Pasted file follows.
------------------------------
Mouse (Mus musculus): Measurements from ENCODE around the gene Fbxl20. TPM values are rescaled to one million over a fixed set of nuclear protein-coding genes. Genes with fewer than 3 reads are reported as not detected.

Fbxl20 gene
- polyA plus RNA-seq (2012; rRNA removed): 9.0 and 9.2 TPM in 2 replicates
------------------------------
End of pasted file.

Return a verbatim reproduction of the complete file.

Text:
Mouse (Mus musculus): Measurements from ENCODE around the gene Fbxl20. TPM values are rescaled to one million over a fixed set of nuclear protein-coding genes. Genes with fewer than 3 reads are reported as not detected.

Fbxl20 gene
- polyA plus RNA-seq (2012; rRNA removed): 9.0 and 9.2 TPM in 2 replicates